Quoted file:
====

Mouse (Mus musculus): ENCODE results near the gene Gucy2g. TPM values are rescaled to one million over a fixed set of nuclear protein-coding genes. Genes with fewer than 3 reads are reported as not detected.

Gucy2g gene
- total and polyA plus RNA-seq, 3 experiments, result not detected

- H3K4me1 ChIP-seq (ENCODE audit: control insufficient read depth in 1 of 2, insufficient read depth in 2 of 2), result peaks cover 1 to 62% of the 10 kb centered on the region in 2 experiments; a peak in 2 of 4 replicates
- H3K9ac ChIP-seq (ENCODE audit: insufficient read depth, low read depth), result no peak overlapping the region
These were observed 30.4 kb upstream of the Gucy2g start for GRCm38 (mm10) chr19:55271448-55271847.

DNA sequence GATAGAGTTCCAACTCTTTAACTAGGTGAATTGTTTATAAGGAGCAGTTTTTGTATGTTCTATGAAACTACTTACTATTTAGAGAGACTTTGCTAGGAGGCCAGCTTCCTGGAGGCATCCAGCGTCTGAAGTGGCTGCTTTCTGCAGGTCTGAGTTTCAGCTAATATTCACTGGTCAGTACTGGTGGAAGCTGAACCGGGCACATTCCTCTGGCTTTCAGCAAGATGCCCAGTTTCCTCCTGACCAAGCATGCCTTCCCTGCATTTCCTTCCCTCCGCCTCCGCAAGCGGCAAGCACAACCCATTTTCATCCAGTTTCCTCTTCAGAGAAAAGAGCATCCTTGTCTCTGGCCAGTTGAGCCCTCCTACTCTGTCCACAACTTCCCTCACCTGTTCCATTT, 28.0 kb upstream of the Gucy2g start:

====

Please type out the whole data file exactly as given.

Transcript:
Mouse (Mus musculus): ENCODE results near the gene Gucy2g. TPM values are rescaled to one million over a fixed set of nuclear protein-coding genes. Genes with fewer than 3 reads are reported as not detected.

Gucy2g gene
- total and polyA plus RNA-seq, 3 experiments, result not detected

- H3K4me1 ChIP-seq (ENCODE audit: control insufficient read depth in 1 of 2, insufficient read depth in 2 of 2), result peaks cover 1 to 62% of the 10 kb centered on the region in 2 experiments; a peak in 2 of 4 replicates
- H3K9ac ChIP-seq (ENCODE audit: insufficient read depth, low read depth), result no peak overlapping the region
These were observed 30.4 kb upstream of the Gucy2g start for GRCm38 (mm10) chr19:55271448-55271847.

DNA sequence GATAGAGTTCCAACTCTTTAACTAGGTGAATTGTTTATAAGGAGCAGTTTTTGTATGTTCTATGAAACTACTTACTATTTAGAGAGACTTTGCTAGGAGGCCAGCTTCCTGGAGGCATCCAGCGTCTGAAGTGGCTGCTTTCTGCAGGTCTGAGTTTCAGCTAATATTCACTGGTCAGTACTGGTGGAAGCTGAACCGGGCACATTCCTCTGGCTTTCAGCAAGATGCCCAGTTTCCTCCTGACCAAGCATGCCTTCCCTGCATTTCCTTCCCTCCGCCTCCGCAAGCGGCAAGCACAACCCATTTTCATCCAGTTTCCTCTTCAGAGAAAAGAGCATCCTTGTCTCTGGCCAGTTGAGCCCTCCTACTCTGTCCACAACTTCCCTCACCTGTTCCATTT, 28.0 kb upstream of the Gucy2g start: